Tuesday, August 6, 2013

Ironman Switzerland Race Report

A few numbers for you, before I get into the race report:
  • 2 Ironmans in 3 weeks
  • 5 Countries (Germany, France, Spain, UK, Switzerland) in 4 weeks
  • 6 Planes, too many Trains & 1 Boat
  • 5 Ironmans in 10 months
Anyone planning to race an Ironman would probably laugh at my pre-race activities. Or maybe think I was stupid for even attempting to race competitively at IM Switzerland. But as a pro on the very edge of qualifying for the World Championships - even with things stacked against the odds of racing well - I knew I would not be happy if I did not try.

The pre-race press conference was not in English. Which was awesome. I picked up the part about non-wetsuit swimming (because neoprene is a word that is the same in both languages). I was asked by a reporter if racing two Ironmans three weeks apart is a bad idea. I told him it was a brilliant idea.

The days leading into the race were the hottest (near 100F each day) Switzerland has seen all summer. The Swiss do not believe in air conditioning. I did my best to put my feet up and keep hydrated as I sat sweating on a couch.

Race morning transition setup. I love it when a race puts the country flag with our name because as you walk past all the pro bikes you can see how incredibly international triathlon is. 

I felt fortunate to have friends with me race morning. I grew up playing with my homestay's children. They had never been to an Ironman, but two weeks earlier when my mom contacted them to find out if her daughter could crash on their couch for a week in Zurich, they not only agreed, but fed me home cooked food for a week, made sure I knew how to get around town and came to support me on race day.

The swim was non-wetsuit for everyone and I was glad. The water was way too warm to be wearing a wetsuit.

The age group athletes started 5 minutes after the pros.

The swim consists of a square, getting out and running across the island shown in this photo, then doing the loop again. By the second loop I was sick of swimming and it felt like the swim was taking forever. (Probably because it was). I came out in 1:07, but could see a lot of bikes on the racks so figured the swim was long and didn't worry about it. As I was getting on the bike someone yelled (in English no less!) that I was 8th female.

I set out on the bike and felt fairly good for about thirty minutes. And then I didn't feel good again until two days after the race. I slogged on and for the first time ever serious contemplated dropping out - this is how awful I felt. I reached the beast climb the second time and wasn't sure I would even make it up. I really just wanted to sit down on the curb and drink an ice cold lemonade, or maybe some frosty drink with a little umbrella in it. A spectator told me I was the 23rd woman. I laughed out loud because I knew this was a horrible position and only 23 women had started. I was going backwards. Then to add insult to the day, one more pro female passed me. Ahhhh good, yes, NOW I am dead last. Age group men passed and asked if I was ok (actually I'm not sure what they asked because it was in Swiss-German, but I assume they were asking about my well being).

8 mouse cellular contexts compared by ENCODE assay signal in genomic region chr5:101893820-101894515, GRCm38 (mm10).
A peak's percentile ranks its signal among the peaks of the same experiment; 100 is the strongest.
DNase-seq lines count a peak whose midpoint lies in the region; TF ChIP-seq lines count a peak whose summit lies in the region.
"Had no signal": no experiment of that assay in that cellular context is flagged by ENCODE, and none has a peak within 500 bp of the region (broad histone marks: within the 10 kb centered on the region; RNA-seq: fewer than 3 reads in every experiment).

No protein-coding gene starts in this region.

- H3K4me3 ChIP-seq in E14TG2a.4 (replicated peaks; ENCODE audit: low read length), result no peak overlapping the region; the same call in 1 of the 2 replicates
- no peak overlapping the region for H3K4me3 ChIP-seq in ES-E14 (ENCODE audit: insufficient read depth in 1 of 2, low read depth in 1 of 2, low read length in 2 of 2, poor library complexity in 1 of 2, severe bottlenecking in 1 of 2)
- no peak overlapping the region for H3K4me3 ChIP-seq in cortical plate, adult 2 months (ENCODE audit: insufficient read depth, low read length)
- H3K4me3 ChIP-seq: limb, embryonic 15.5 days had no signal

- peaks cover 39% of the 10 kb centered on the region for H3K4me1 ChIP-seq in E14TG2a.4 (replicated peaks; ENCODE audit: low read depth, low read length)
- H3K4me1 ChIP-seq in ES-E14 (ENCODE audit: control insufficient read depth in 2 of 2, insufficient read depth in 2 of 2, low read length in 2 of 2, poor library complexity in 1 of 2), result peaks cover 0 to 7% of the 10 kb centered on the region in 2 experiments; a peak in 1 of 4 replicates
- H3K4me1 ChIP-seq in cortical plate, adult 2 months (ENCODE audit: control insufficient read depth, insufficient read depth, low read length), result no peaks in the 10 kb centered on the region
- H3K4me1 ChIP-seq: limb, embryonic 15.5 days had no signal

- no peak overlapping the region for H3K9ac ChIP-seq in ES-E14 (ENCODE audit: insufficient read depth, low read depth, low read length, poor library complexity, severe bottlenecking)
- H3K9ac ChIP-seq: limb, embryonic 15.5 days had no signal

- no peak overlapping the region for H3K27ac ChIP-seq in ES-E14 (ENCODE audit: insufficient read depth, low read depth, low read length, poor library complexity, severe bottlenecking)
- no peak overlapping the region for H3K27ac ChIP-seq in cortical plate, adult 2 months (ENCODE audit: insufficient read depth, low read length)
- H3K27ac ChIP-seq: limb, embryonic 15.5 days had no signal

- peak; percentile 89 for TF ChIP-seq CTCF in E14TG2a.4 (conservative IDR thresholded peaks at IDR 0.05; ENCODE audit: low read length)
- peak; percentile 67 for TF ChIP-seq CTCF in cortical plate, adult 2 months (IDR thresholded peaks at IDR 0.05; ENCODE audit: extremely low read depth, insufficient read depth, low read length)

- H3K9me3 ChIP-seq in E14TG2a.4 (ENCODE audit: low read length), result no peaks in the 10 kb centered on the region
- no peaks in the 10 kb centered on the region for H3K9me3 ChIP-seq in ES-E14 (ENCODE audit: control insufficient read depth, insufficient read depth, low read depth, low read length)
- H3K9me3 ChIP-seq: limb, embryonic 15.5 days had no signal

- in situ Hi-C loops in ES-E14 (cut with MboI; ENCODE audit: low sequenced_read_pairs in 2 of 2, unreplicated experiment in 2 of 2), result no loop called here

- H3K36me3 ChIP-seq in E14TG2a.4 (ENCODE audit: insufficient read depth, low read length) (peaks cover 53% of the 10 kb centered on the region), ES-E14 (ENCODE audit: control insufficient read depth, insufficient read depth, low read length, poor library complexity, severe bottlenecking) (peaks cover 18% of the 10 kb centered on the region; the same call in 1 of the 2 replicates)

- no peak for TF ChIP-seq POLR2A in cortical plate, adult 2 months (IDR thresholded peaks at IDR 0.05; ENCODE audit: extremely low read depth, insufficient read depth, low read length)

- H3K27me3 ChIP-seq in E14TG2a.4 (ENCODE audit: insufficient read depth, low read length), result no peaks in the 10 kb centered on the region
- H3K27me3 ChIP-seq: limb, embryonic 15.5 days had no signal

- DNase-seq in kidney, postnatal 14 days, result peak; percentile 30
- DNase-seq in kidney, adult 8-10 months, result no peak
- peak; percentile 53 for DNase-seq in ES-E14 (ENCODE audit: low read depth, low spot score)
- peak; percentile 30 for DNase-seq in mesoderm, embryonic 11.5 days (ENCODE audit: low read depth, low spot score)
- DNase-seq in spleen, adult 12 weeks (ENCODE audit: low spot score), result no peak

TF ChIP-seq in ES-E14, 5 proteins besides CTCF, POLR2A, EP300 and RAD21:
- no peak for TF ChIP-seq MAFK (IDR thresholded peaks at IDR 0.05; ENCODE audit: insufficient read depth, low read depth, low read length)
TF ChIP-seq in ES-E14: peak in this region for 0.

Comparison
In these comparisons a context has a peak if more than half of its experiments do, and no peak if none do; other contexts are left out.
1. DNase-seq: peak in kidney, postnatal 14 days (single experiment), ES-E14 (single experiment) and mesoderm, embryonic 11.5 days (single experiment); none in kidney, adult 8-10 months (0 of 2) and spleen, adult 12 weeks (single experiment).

But each time I climbed heartbreak hill I smiled. I was racing horribly and there was no reason to go on (except I couldn't logically find a reason to drop out - I wasn't injured and I was not going to rush home and race another Ironman, so no need to save the legs - plus I didn't exactly know how to get back to transition without finishing the loop) but climbing this hill made me smile. It was a miserable experience in that it couldn't have been any hotter, I could not have possibly felt worse and yet experiencing the climb with hundreds of Swiss people cheering as if each of us were in the Tour de France is something I will remember for my entire life. I got chills going up it (maybe because I was having heat stroke), but nonetheless, it was super cool.

I could not wrap my head around running a marathon. So I convinced myself I would run one of the four loops of the run course - just to see it. I had come all the way to Switzerland after all, I might as well see the course! Then after one loop I could stop. Except I started running and didn't feel so bad. And then I started passing people. And then all of a sudden I was having the time of my life, so I just kept going. This lasted for three loops and then I death marched a final loop, because by that point there was no way in hell I was not going to finish what I started. The run took me 3:37, one of my slowest ever, but also one that I am probably most proud of.

I finished 12th in 10:23, 40 points (and one single slot) shy of qualifying for the World Championships. It would probably be a better story if I had actually qualified. But sometimes failing makes us stronger and teaches us what we are made of. I have had some time to think about how close I came, and my thoughts on that deserve a separate post.

A huge thank you to my sponsors who have stuck by me when I raced super fast, aimed for the stars and also when I fell flat on my face.
Cannondale for creating an amazing bike, Zoot for outfitting me from head to toe, SKLZ for believing in my abilities and helping me recover, Profile Design for awesome aero bars, fast wheels and hydration, Powerbar for fueling me, Extreme Endurance for helping me recover quickly, Winsole for bike shoe insoles that put more power to the pedal, Rudy Project for protecting my head and eyes, Bont for stiff and comfortable bike shoes,  Sable Water Optics for making goggles I love, and Microscope World for working with my work/racing schedule and allowing me to add an extra week to my European tour.

I'm taking a few weeks to recover, which means I'm riding my CX bike, trail running and doing a lot of non-structured fun stuff. My next race is Austin 70.3.